Top 3 Reasons Your Cat is Anxious
Many pet parents can attest to the fact that cats are some of the most laid-back animals around. They love to spend their time napping, snuggling and playing with their favorite humans. Regrettably, even the most mellow felines can experience temporary stressors that give them periods of intense stress and anxiety, resulting in a wide variety of problematic behaviors. For example, cats with situational anxiety may become more tense and aggressive, causing them to lash out at random with teeth and claws when you or one of your guests try to pet them. It’s essential to understand the causes of their distress and address them as quickly as possible.
Here at Canna Companion, we’re proud to support the health and happiness of cats and dogs across the country through cannabis-based supplementation. That’s why we produce Canna Companion, a unique blend of Cannabis sativa strains (derived solely from the mature stalks and seeds), frequently referred to as hemp, designed to increase the supportive benefits of cannabis while mitigating its “high-inducing” concentrations of THC. This proprietary formulation utilizes a combination of natural compounds found in hemp at the time of normal harvesting and processing to provide your cat or dog with optimum health, comfort and care. We’re also passionate about offering pet parents proven advice to help them take care of their canines and felines. Today, we’ll be helping you to manage and maintain a healthy state of mind for your four-legged friend by discussing three prevalent causes of the occasional feline anxiety. But before we jump in, let’s take a few minutes to review what to look out for.
Common Symptoms of Situational Cat Anxiety
Luckily, a majority of cat anxiety symptoms are relatively easy to spot. According to PetMD, here’s a list of ten telltale signs your cat is feeling stressed out:
- Urinating or spraying outside of the litter box
- Diarrhea or constipation
- Excessive grooming (cats may lick a spot on their legs until it turns raw or bald)
- Excessive scratching
- Frequent vocalization
- Sudden increase or decrease in appetite
- Sudden increase in sleep or lethargy
- Unprovoked aggression towards animals
- Unprovoked aggression towards humans
Note: If you notice your cat exhibiting any of these behaviors for extended periods of time beyond the situational stressor, it’s critical to get them to a veterinarian as soon as possible. Your local animal expert will professionally diagnose your feline’s troubling symptoms and determine whether the cause is simply situational anxiety or a deeper medical issue.
Now that you have a solid idea of how anxiety affects cats, let’s move on to three of its most common causes.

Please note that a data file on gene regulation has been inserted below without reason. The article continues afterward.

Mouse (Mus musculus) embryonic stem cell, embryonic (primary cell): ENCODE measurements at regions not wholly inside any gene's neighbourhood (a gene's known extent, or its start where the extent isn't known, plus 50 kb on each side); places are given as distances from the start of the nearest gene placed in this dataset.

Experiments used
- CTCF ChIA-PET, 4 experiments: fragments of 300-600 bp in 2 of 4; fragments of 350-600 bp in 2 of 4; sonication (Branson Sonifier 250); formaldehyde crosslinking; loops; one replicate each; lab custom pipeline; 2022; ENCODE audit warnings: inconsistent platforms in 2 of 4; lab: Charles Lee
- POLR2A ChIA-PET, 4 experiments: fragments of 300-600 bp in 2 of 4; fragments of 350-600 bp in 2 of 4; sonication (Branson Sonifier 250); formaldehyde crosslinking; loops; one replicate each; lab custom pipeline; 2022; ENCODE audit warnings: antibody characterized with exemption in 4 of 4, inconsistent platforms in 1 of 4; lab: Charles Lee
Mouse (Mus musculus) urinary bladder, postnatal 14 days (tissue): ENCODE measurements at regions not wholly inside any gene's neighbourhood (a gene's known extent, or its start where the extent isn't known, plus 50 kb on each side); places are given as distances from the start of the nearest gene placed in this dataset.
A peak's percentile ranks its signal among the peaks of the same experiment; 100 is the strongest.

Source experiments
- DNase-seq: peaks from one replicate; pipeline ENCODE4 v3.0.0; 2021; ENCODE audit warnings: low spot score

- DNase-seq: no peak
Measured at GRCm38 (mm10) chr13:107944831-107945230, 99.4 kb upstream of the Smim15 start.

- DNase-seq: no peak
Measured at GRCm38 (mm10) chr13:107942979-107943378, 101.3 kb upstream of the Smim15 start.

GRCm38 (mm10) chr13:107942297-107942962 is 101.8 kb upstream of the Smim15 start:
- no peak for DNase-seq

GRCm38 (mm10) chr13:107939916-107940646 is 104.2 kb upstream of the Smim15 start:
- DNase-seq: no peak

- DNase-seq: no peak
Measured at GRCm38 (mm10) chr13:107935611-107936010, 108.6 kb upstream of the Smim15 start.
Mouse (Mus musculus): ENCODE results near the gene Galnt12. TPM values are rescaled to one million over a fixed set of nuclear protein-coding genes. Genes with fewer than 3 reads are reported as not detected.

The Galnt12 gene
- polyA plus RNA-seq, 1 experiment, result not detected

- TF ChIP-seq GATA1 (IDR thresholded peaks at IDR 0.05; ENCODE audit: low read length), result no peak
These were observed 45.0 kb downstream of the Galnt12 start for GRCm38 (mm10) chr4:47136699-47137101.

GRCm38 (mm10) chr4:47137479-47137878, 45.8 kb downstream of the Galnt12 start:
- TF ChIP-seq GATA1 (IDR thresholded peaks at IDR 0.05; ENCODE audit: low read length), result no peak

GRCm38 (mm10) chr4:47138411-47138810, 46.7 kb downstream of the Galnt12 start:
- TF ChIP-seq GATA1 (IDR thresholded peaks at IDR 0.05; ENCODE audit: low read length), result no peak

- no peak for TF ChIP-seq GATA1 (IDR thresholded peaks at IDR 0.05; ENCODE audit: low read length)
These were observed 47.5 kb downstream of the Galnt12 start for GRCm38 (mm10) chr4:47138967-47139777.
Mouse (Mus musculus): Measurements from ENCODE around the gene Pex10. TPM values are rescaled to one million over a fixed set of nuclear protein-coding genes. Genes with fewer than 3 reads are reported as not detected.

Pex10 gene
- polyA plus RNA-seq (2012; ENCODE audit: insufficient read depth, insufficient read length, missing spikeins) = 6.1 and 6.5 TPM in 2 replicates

1. Adding a New Pet to the House
Despite their cute and cuddly behavior, cats aren’t always fond of company, and this is especially true with new animals. While your kitty certainly doesn’t mind spending time with you and other family members, the presence of animals outside of their social circle can cause them to feel threatened or distressed. To exacerbate matters further, some cats are very territorial, meaning that introducing a new pet too quickly to their space can be a potent recipe for anxiety and conflict. Fortunately, most cats can learn to like (or at least tolerate) another cat or dog as long as they’re introduced to each other properly. For more advice on this process, be sure to check out this article from The Humane Society. If your cat is still experiencing anxiety after a few months with their new playmate, then we highly encourage you to visit your veterinarian for additional help and counsel.
2. Separation From You
Your cat doesn’t just rely on you for food, water and a fresh litter box. Felines have an innate need for socialization and affection, which you can provide in spades. Even if they don’t always show it, your cat loves and craves your attention and company, which is why they can become deeply distressed when you leave for several hours each day for work or school. In most cases, pet parents will solve this separation anxiety issue by picking up another animal to keep their cat company, but this might not be an option if your kitty isn’t a fan of other pets. Fortunately, by providing your cat with plenty of toys and exercise, you can usually tucker them out or keep them preoccupied while you’re gone, allowing them to sleep or play instead of worrying about when you’ll come back. You can also keep your TV or radio on while you’re away to give your feline something to focus on. In fact, even something as simple as a bird feeder outside one of your windows is a solid source of entertainment for a cat!
3. Change of Home
A large number of cats need time to adjust to a new home. If your cat suddenly becomes anxious when there’s no discernible cause, it’s entirely possible that they may be acting out due to the effects of the transition. You may be able to develop a series of exercises and natural treatments to mitigate this issue.
Note: If your cat is having situational anxiety problems, be sure to chat with your veterinarian about helping them with pet-friendly supplements. For example, our Canna Companion formulation is incredibly effective at encouraging a calm demeanor during moments of temporary or situational anxieties in cats. Together, you and your veterinarian can develop a perfect treatment plan to meet your feline’s unique needs.
Contact Canna Companion
If you have any questions about Canna Companion and how our supplements can be used to support the physical and mental well-being of your cat, then be sure to call or message us today. Also, don’t hesitate to contact us if you have any additional questions about how to help your anxious cat. We’re always here to help.